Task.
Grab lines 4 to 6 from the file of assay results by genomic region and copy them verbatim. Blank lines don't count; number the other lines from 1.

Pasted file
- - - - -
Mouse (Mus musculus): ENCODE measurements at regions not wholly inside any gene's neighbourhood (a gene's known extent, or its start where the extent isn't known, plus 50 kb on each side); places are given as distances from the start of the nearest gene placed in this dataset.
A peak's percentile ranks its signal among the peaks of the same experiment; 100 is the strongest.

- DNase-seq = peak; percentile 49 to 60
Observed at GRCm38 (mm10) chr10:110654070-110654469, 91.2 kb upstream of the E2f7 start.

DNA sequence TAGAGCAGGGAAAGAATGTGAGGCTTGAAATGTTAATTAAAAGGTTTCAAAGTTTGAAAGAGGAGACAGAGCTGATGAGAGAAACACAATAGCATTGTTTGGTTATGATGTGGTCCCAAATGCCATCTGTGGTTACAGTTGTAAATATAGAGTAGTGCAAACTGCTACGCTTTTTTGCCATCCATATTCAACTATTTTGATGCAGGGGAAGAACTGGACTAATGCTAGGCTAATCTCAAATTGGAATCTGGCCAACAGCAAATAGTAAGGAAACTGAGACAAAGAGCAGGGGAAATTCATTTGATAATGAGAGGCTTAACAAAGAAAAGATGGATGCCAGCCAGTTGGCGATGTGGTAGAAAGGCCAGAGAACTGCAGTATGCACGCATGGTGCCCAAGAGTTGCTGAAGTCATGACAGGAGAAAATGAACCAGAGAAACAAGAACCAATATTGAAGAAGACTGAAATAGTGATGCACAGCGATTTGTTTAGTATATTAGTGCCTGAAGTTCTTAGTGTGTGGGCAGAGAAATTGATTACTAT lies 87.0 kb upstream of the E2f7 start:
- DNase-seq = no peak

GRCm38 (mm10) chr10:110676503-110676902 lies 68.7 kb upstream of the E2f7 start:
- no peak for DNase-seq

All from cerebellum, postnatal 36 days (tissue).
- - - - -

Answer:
Observed at GRCm38 (mm10) chr10:110654070-110654469, 91.2 kb upstream of the E2f7 start.

DNA sequence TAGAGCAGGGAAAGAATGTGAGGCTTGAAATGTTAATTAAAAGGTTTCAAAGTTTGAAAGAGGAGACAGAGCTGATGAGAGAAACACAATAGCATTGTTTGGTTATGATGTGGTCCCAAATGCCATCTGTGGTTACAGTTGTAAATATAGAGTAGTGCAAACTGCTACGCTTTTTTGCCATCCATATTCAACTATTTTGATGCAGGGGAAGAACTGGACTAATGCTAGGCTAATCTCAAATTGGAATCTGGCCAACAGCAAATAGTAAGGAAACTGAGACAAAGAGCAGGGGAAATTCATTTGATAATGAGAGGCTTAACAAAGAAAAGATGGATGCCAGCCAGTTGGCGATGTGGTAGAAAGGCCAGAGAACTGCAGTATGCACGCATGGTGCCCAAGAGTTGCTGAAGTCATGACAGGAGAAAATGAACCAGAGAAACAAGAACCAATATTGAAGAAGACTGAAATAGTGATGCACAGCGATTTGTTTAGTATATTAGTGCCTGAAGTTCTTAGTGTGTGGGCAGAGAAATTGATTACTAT lies 87.0 kb upstream of the E2f7 start:
- DNase-seq = no peak